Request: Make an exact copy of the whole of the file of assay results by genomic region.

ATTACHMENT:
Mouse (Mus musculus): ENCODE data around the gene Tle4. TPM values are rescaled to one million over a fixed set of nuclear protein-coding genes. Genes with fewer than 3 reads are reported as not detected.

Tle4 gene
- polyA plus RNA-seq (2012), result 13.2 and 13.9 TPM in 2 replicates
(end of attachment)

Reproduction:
Mouse (Mus musculus): ENCODE data around the gene Tle4. TPM values are rescaled to one million over a fixed set of nuclear protein-coding genes. Genes with fewer than 3 reads are reported as not detected.

Tle4 gene
- polyA plus RNA-seq (2012), result 13.2 and 13.9 TPM in 2 replicates